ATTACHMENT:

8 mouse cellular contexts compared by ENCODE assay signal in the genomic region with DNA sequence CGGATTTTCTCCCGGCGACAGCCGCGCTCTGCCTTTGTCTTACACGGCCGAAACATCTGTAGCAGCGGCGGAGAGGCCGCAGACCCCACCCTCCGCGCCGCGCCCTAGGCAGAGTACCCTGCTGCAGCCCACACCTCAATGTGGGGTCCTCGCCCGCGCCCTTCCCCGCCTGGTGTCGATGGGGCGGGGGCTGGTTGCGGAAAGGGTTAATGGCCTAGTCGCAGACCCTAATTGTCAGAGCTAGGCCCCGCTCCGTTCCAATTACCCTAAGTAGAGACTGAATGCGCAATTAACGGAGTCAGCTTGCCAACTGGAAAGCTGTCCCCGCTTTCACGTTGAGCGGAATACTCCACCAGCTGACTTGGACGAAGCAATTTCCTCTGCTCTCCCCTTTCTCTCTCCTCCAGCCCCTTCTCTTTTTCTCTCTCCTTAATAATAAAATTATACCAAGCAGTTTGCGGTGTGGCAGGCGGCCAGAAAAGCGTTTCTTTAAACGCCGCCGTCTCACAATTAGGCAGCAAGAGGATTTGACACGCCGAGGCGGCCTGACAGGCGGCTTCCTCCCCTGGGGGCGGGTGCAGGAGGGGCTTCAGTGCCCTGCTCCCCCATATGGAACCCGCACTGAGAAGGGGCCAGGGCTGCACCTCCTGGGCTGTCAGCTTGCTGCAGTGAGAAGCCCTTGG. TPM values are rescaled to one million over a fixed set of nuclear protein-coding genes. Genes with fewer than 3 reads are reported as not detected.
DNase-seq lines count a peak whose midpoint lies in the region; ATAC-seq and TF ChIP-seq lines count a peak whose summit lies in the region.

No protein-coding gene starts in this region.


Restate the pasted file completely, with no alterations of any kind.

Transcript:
8 mouse cellular contexts compared by ENCODE assay signal in the genomic region with DNA sequence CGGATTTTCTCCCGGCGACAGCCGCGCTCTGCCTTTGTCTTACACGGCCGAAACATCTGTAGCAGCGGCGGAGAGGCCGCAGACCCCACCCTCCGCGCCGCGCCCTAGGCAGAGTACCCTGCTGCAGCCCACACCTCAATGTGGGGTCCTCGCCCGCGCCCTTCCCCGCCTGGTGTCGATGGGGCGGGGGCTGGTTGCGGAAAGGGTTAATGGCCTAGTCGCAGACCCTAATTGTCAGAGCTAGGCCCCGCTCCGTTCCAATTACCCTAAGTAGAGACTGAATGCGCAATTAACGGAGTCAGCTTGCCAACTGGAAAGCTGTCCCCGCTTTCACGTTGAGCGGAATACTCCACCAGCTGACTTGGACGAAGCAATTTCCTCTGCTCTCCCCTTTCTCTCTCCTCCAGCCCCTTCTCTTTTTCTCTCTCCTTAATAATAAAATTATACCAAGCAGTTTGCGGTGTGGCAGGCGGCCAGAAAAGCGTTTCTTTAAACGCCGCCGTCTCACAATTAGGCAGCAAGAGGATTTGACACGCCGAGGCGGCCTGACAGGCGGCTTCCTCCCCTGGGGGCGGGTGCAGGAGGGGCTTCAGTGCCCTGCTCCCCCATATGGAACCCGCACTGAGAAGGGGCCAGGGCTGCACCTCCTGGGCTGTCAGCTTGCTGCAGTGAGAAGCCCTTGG. TPM values are rescaled to one million over a fixed set of nuclear protein-coding genes. Genes with fewer than 3 reads are reported as not detected.
DNase-seq lines count a peak whose midpoint lies in the region; ATAC-seq and TF ChIP-seq lines count a peak whose summit lies in the region.

No protein-coding gene starts in this region.